Wine is one of those drinks that you can enjoy any time. In summer or winter, at a pool party or at a formal table, wine can do it all, meaning it is a reliable partner for all your dinner parties and get-togethers. The thing is, sometimes you end up with an opened bottle of unfinished wine. What to do with it? How do you keep wine fresh after opening?
Here’s all you need to know about storing and keeping opened bottles of wine safely. After all, you know you don’t want to waste a single drop!
How to Store Opened Wine?
Knowing how to keep wine after opening is a critical skill to master. No one likes to go back to that unfinished bottle to find it turned into vinegar!
Let’s start with red wine because it’s the most resilient wine style. How to store opened red wine? Thanks to red wine’s pigments and tannins (the gritty particles that make your mouth feel sandy), it is more resistant to wine’s most dangerous enemy: oxygen. The air oxidizes wine stripping it from its fresh fruit aromas and allows bacteria to settle in — the type of bacteria that turns alcohol into vinegar.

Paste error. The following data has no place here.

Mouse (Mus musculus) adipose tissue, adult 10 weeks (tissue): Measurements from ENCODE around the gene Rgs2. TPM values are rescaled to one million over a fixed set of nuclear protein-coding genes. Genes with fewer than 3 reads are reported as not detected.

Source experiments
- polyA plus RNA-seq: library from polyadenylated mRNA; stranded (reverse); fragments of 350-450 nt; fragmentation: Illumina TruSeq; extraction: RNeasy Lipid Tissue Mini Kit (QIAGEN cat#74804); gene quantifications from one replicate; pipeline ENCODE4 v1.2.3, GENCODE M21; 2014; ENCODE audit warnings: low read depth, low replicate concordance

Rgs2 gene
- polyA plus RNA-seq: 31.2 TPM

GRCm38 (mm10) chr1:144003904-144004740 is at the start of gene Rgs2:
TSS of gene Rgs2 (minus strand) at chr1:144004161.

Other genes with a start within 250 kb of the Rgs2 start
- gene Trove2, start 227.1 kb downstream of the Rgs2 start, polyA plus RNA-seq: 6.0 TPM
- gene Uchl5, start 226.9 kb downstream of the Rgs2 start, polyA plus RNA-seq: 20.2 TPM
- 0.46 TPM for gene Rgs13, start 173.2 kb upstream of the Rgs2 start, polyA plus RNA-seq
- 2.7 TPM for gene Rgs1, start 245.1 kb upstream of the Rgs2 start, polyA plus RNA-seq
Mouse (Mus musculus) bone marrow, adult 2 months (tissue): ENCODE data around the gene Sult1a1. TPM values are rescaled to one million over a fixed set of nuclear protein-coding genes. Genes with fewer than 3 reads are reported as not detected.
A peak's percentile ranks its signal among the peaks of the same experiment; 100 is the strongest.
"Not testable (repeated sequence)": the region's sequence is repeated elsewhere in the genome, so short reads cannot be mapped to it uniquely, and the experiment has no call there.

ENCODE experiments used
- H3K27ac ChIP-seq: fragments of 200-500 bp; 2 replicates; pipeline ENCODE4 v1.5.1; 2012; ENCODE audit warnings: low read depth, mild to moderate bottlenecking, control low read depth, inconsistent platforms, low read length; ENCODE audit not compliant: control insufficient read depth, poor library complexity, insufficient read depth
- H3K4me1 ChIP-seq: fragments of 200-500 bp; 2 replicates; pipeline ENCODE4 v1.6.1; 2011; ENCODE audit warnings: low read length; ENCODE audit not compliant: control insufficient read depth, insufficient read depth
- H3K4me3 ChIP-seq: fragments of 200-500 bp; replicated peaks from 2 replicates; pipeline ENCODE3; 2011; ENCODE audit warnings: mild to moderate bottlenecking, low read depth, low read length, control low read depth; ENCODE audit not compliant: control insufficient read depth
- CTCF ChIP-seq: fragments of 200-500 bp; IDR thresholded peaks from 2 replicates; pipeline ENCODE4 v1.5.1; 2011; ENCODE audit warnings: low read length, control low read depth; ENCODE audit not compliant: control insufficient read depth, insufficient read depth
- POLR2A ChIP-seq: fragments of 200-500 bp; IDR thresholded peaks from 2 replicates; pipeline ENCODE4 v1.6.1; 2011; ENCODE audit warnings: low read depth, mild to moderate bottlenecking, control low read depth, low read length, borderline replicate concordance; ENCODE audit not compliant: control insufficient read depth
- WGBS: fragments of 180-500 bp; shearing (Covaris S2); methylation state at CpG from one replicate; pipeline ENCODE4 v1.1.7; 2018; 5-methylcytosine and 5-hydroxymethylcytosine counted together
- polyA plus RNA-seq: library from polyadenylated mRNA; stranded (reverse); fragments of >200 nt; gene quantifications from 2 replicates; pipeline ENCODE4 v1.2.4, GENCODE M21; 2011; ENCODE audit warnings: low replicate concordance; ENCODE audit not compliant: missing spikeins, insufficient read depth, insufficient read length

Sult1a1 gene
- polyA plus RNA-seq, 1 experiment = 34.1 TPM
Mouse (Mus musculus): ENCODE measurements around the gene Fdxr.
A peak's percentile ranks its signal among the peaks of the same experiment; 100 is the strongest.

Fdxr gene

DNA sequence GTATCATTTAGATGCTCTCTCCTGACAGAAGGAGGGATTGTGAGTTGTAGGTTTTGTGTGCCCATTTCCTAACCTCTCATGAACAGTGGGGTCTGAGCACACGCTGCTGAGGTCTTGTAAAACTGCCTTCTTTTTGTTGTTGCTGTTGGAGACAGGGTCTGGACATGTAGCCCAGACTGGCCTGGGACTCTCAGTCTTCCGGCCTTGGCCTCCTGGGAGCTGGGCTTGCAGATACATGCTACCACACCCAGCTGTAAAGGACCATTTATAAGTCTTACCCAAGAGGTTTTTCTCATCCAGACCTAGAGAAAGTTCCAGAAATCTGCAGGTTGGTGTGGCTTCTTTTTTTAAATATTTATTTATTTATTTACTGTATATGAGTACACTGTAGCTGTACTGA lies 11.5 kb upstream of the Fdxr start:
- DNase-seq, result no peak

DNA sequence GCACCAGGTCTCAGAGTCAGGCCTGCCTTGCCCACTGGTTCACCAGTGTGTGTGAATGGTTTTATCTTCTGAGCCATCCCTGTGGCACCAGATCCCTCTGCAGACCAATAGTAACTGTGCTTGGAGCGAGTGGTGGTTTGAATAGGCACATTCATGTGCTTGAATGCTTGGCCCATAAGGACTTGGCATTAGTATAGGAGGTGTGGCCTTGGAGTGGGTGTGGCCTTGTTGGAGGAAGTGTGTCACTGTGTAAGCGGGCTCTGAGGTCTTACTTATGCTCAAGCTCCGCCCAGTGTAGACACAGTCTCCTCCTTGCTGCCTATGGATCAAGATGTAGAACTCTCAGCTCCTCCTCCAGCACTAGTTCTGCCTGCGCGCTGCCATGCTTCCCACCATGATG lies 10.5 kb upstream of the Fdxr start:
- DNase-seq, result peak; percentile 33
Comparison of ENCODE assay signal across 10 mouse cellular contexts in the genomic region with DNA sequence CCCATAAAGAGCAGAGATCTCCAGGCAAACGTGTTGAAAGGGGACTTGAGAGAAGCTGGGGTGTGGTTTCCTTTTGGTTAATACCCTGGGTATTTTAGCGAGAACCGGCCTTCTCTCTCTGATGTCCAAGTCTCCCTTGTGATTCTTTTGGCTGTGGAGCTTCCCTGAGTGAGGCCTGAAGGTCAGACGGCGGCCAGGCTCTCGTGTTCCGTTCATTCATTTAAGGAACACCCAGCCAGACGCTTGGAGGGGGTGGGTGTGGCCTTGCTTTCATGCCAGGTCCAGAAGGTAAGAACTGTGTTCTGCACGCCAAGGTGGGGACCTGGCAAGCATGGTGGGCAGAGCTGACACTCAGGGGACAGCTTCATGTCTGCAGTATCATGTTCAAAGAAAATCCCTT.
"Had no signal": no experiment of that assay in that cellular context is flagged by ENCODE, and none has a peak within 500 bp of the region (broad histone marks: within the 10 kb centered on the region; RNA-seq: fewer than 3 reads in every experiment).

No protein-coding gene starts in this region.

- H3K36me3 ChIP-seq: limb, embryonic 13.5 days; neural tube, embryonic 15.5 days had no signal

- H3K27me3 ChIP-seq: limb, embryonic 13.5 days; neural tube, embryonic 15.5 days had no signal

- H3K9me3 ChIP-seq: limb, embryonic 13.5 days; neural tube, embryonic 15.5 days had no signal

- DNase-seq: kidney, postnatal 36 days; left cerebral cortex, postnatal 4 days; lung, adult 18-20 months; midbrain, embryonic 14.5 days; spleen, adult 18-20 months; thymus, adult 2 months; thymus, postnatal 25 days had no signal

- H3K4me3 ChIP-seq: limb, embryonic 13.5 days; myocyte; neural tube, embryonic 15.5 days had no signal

White wine is a bit more susceptible than red wine because it lacks all those protective compounds found in red wine. How to store white wine after opening? The best way to preserve wine, both red and white, is to close your opened bottles with a cork and keeping them in the fridge for up to three days. It should be just fine. If there’s too little wine left in the bottle, transfer it to a smaller bottle to reduce oxygen exposure.
Leavening opened wine bottles at room temperature overnight might be enough to ruin them, so store them as soon as you’re done for the night. Once the wine goes bad, there’s no going back.
What to Do with Wine After Opening? If You Don’t Drink It, Of Course.
Once you open a bottle of wine, you should drink it all (responsibly); there’s no other way around it. If you have leftover wine, store it as mentioned above. What if it’s too late, and the wine smells funky?
Once the wine loses its freshness, you won’t enjoy drinking it. Not that it will upset your stomach or anything, but it’s just not as tasty. The good news? You can still make good use of it!
Add a splash of white wine to some mussels or sautéed shrimp for a lovely French-inspired dish. Or add it to your Alfredo sauce the next time you make pasta. Red wine is glorious on tomato-based spaghetti sauce, and it will liven meat stews as well.
If the wine turns into vinegar, mix it with olive oil and aromatic herbs for a mean salad dressing. Now, go on and order a few more bottles of fresh wine at juicefly.com and don’t let it go bad. Call some friends over and enjoy those bottles to the last drop!